COMPARABLES:
https://www.liveauctioneers.com/item/93850565_waltham-openface-stem-wind-pocket-watch-circa-1917 (SOLD IN 2020, AFTER AUCTION, FOR 600 CANADIAN DOLLARS=$468)
https://www.liveauctioneers.com/item/82723912_14k-gold-waltham-pocket-watch (SOLD IN 2020, SLIGHTLY DIFFERENT MOVEMENT, FOR $750 WITH EVIDENCE OF HAIRLINE FRACTURE ON DIAL BUT HARD TO SEE)
https://www.liveauctioneers.com/item/64344162_waltham-14k-pocket-watchM (SOLD IN 2018 FOR $750)
https://www.liveauctioneers.com/item/64344159_waltham-14k-hunter-case-pocket-watch (SOLD FOR $700 IN 2018, IN VERY GOOD CONDITION AND RUNNING)
https://www.invaluable.com/auction-lot/a-12-size-waltham-pocket-watch-with-gold-hunting-136-c-18e45b7964# (SAME SIZE AND 15 JEWELS IN A HEAVILY ENGRAVED 14K GOLD CASE THIS SOLD FOR $750 IN 2020)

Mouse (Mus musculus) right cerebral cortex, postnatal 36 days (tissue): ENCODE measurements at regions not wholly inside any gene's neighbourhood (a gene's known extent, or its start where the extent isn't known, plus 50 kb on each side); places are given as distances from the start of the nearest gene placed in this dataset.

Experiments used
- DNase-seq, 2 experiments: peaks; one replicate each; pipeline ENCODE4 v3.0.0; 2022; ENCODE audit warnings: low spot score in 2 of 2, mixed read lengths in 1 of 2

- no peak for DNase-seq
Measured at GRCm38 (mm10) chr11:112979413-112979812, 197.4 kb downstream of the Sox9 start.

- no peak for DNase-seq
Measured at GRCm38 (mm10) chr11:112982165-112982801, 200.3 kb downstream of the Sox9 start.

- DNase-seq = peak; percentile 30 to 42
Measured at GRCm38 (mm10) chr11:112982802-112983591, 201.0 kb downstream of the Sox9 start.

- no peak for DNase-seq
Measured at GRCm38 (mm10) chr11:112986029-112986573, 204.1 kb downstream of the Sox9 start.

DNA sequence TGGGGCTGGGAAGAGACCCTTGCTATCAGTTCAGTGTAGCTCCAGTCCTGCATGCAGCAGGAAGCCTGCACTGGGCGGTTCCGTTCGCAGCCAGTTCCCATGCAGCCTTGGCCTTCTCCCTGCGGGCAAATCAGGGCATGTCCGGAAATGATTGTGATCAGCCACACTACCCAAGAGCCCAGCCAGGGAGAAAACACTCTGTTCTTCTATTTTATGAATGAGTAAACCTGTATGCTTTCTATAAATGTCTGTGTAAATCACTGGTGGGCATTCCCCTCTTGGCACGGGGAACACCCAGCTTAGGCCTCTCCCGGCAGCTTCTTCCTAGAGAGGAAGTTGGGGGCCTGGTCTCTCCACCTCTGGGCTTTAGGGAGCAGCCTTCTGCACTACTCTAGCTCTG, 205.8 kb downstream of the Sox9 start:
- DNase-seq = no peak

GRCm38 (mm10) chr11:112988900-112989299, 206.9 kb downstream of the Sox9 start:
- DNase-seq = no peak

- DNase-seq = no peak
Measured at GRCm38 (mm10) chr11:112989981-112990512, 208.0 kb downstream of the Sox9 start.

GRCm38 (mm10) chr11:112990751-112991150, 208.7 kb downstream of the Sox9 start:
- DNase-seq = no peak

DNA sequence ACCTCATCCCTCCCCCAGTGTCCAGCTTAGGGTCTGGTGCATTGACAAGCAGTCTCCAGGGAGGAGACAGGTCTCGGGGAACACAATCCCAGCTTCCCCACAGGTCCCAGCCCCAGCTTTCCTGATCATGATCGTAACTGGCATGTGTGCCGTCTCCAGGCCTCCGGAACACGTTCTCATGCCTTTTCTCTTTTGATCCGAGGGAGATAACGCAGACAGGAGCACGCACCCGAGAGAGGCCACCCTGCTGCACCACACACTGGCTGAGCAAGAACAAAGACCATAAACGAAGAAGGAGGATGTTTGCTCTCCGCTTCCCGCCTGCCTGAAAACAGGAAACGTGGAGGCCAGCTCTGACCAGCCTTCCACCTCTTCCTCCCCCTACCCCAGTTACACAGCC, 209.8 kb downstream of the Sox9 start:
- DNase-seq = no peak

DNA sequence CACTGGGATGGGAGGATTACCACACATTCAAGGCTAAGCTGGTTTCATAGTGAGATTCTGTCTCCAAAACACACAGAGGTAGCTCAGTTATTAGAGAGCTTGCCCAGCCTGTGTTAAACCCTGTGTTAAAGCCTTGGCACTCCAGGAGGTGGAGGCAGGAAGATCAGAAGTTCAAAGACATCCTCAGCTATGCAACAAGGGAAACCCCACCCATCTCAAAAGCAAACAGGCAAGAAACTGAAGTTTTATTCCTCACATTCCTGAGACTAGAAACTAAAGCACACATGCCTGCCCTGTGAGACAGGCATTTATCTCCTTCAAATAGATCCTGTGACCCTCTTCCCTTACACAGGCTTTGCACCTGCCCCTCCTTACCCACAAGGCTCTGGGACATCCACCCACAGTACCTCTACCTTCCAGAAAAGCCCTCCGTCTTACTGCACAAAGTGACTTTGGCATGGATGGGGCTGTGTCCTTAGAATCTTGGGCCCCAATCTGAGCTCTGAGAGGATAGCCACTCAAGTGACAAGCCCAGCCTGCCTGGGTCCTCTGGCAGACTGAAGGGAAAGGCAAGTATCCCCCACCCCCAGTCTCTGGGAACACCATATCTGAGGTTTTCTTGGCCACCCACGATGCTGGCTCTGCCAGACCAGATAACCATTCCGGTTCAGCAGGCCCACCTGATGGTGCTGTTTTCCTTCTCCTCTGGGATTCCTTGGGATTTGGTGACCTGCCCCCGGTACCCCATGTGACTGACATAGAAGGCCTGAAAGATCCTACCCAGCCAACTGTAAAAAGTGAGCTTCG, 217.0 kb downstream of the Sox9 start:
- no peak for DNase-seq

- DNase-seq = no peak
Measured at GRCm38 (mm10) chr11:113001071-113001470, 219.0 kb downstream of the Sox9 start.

PRICING:
The problem with this watch is in the extent of dial damage when compared to other similar watches. The price required is a price if sold on the “watch” market and not into the gold market. Although the presence of 14k solid gold enhances its value on the watch market, it is not the primary determinant. (I will calculate for you the approximate value if sold on the gold market since I know the weight in grams from other similar watches (that will be calculated for you below my signature). The fair market value of this pocket watch if sold on the watch market would range from $550-$600. Although the retail price would be twice that amount, I do not think a retail buyer would invest in this watch because of the dial (our website calculates that amount automatically)
I hope you understood this appraisal clearly and why your watch fell short of the average price for such a watch with a healthy dial ($750-$850).